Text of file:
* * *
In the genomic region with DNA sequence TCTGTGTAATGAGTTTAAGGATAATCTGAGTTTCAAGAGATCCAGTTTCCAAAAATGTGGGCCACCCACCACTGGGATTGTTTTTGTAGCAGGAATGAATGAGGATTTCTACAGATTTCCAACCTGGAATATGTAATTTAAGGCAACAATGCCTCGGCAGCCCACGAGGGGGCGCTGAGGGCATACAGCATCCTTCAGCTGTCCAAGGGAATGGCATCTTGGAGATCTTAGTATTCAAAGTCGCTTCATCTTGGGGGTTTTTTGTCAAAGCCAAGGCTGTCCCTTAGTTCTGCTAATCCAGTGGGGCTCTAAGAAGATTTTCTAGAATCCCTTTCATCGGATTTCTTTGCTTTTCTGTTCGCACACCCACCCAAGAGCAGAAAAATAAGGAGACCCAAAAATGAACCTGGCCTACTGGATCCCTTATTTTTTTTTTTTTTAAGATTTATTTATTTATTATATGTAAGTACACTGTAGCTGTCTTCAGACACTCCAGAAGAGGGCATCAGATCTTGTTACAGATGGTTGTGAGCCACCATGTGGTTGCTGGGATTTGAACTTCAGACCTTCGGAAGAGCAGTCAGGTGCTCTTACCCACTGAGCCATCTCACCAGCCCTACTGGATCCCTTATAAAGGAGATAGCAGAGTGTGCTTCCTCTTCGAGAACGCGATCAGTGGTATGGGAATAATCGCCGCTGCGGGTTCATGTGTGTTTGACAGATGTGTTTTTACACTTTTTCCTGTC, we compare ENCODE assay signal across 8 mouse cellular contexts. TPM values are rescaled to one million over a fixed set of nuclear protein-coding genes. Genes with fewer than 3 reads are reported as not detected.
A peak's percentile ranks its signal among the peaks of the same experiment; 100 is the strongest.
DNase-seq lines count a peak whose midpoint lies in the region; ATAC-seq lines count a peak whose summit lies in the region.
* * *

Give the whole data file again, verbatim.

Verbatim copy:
In the genomic region with DNA sequence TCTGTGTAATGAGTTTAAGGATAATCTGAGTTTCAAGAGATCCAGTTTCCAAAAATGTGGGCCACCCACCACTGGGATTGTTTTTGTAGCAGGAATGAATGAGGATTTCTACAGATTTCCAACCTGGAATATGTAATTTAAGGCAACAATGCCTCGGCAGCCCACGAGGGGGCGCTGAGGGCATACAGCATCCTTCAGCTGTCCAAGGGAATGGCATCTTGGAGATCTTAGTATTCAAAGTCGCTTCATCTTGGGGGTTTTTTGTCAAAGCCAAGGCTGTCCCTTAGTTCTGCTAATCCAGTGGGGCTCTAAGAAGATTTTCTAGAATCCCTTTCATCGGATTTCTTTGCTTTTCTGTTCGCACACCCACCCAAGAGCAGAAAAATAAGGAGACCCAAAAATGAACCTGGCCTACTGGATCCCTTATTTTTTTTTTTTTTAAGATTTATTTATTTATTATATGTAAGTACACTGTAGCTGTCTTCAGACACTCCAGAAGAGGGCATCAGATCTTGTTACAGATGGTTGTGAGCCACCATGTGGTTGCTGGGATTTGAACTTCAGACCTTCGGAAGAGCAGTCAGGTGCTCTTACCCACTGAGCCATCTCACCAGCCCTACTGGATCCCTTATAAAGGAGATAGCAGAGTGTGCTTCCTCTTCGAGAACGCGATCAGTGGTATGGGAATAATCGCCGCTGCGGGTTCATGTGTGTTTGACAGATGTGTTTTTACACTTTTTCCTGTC, we compare ENCODE assay signal across 8 mouse cellular contexts. TPM values are rescaled to one million over a fixed set of nuclear protein-coding genes. Genes with fewer than 3 reads are reported as not detected.
A peak's percentile ranks its signal among the peaks of the same experiment; 100 is the strongest.
DNase-seq lines count a peak whose midpoint lies in the region; ATAC-seq lines count a peak whose summit lies in the region.